The Rand currently trades at pre-pandemic levels confusing many who expect it to continually weaken. But there are multiple drivers of Rand strength that could see a number of years of a stronger currency as we’ve seen before.
Certainly, we’ve seen this before, from December 2001 – January 2005 the Rand improve from almost 14.00 to under 6.00.
In this Power Hour presentation, Simon Brown from Just One Lap looks at what is pushing Rand strength. How long can it last? How strong can it go?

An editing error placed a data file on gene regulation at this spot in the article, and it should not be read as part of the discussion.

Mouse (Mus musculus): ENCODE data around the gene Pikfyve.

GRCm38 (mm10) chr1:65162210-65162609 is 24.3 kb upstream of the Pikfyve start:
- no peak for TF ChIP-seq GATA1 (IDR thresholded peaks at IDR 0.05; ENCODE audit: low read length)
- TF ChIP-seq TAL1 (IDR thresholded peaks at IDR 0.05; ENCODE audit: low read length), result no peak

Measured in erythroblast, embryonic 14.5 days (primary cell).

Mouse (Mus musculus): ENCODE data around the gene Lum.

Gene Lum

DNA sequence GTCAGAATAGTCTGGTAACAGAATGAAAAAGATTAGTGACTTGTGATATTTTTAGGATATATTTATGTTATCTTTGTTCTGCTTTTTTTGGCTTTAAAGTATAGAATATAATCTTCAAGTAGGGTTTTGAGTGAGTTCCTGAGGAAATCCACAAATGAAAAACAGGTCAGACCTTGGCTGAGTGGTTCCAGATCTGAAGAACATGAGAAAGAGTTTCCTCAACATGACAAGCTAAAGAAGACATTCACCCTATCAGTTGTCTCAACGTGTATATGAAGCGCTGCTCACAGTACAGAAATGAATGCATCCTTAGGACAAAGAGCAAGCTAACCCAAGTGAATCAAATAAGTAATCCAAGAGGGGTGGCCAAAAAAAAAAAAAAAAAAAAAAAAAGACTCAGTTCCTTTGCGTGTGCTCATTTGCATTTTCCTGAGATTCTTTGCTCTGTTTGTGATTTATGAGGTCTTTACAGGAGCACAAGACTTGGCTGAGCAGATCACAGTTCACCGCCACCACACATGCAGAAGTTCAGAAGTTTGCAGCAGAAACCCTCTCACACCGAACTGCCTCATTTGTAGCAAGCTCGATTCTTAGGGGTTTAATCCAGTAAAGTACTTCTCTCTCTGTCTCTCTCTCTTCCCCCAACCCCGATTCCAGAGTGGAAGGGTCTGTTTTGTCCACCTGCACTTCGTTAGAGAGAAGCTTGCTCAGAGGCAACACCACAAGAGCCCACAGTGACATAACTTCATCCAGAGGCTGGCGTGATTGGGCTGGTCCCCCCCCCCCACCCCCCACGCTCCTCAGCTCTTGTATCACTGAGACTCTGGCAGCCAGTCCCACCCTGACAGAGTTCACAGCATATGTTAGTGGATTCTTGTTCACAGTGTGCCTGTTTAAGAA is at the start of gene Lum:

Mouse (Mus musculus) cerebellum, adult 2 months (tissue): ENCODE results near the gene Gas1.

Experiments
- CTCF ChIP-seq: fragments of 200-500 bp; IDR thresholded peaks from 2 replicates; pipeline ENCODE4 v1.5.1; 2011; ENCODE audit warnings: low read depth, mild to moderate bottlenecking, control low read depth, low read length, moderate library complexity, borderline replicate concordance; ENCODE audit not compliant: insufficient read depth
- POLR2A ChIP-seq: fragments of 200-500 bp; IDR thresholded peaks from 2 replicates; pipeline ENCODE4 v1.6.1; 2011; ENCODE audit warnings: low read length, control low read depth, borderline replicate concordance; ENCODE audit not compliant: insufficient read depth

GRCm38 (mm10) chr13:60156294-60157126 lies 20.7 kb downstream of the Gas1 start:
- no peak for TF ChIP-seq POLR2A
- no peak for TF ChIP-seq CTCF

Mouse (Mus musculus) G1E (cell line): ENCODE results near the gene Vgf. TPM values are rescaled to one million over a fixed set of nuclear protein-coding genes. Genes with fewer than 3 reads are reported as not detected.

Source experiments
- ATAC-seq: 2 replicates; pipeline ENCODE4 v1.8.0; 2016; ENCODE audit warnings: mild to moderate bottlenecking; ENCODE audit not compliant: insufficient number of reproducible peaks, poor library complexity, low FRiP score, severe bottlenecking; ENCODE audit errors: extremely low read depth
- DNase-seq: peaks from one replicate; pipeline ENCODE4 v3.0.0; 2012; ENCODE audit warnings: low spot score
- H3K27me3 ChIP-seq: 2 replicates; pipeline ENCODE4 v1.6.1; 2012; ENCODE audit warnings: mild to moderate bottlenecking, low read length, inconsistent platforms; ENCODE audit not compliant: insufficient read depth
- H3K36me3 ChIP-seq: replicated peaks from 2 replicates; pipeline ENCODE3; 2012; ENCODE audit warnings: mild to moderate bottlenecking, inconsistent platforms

The short answer is to watch commodities, the higher prices mean higher exports which means a positive trade balance. Inflation differences and foreign buying/selling of local equity and It helps to think of bonds as an IOU from the government. When you buy a fixed interest rate bond or bond ETF, you are lending money to the government in return for a fixed interest rate (also called a coupon) over time. You can invest in local and foreign government bonds. This post covers the subject in more detail: ETF: also impact the currency, but for now it is all about those commodity prices.